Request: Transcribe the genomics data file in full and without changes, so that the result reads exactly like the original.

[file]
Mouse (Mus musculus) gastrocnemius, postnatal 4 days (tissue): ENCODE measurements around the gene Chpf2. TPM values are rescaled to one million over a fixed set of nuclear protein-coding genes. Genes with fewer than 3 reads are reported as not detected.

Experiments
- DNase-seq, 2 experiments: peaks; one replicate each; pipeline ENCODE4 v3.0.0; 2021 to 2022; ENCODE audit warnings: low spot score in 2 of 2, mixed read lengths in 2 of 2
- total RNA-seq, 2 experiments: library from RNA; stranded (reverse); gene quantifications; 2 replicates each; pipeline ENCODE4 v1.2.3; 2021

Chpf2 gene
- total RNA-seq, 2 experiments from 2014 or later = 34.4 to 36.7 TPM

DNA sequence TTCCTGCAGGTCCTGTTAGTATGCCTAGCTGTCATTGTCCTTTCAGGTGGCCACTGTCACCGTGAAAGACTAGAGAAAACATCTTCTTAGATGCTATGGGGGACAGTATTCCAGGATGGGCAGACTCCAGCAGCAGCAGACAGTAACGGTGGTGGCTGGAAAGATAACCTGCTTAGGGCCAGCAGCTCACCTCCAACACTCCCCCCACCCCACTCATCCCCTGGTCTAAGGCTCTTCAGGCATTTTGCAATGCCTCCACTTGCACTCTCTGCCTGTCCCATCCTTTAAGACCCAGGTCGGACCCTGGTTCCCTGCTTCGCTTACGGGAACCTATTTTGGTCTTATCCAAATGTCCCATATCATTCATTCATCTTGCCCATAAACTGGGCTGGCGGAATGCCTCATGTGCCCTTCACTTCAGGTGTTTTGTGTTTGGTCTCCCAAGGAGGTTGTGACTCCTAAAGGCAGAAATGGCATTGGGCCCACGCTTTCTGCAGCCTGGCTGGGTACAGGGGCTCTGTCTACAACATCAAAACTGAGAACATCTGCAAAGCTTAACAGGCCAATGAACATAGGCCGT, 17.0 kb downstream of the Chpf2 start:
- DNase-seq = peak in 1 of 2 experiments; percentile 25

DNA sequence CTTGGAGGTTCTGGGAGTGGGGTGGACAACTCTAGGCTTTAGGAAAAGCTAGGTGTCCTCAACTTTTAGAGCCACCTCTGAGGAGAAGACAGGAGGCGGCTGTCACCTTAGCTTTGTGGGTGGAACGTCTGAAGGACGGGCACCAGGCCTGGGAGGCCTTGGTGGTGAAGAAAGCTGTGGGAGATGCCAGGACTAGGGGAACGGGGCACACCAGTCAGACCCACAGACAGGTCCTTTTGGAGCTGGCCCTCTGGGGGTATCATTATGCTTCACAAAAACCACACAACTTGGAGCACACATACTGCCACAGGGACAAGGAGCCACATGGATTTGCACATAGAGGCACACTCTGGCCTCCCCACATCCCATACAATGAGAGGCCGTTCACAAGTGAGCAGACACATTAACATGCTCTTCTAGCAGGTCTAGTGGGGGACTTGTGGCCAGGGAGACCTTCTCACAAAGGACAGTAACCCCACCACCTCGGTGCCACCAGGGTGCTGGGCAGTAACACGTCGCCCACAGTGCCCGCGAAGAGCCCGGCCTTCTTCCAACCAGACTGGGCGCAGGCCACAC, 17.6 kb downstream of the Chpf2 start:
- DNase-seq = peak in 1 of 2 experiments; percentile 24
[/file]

Mouse (Mus musculus) gastrocnemius, postnatal 4 days (tissue): ENCODE measurements around the gene Chpf2. TPM values are rescaled to one million over a fixed set of nuclear protein-coding genes. Genes with fewer than 3 reads are reported as not detected.

Experiments
- DNase-seq, 2 experiments: peaks; one replicate each; pipeline ENCODE4 v3.0.0; 2021 to 2022; ENCODE audit warnings: low spot score in 2 of 2, mixed read lengths in 2 of 2
- total RNA-seq, 2 experiments: library from RNA; stranded (reverse); gene quantifications; 2 replicates each; pipeline ENCODE4 v1.2.3; 2021

Chpf2 gene
- total RNA-seq, 2 experiments from 2014 or later = 34.4 to 36.7 TPM

DNA sequence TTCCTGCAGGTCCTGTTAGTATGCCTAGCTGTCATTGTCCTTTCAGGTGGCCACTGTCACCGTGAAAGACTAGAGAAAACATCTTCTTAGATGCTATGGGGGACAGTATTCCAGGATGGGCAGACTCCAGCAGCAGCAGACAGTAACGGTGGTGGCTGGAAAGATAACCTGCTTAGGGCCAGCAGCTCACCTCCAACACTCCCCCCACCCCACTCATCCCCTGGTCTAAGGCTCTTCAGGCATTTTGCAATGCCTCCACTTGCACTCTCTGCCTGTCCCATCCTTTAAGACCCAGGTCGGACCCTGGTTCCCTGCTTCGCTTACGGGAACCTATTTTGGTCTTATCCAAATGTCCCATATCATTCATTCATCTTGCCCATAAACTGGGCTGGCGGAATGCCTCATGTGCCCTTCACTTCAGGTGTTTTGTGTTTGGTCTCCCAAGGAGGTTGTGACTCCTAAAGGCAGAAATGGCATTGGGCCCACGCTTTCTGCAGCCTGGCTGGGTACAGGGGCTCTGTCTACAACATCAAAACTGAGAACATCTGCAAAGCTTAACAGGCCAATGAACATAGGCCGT, 17.0 kb downstream of the Chpf2 start:
- DNase-seq = peak in 1 of 2 experiments; percentile 25

DNA sequence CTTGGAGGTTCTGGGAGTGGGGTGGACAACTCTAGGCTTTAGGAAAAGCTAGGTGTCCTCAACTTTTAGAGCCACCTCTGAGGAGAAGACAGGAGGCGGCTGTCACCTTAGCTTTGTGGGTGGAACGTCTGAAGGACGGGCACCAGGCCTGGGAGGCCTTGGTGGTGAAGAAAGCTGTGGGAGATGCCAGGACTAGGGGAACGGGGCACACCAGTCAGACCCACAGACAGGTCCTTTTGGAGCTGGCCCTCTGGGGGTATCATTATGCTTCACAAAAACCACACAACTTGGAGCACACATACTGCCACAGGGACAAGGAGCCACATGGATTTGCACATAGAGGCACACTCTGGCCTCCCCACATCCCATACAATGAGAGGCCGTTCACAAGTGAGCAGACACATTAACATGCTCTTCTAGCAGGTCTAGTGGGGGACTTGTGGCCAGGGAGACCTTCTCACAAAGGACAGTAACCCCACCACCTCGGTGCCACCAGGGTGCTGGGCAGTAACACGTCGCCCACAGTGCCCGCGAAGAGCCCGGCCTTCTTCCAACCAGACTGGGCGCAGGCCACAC, 17.6 kb downstream of the Chpf2 start:
- DNase-seq = peak in 1 of 2 experiments; percentile 24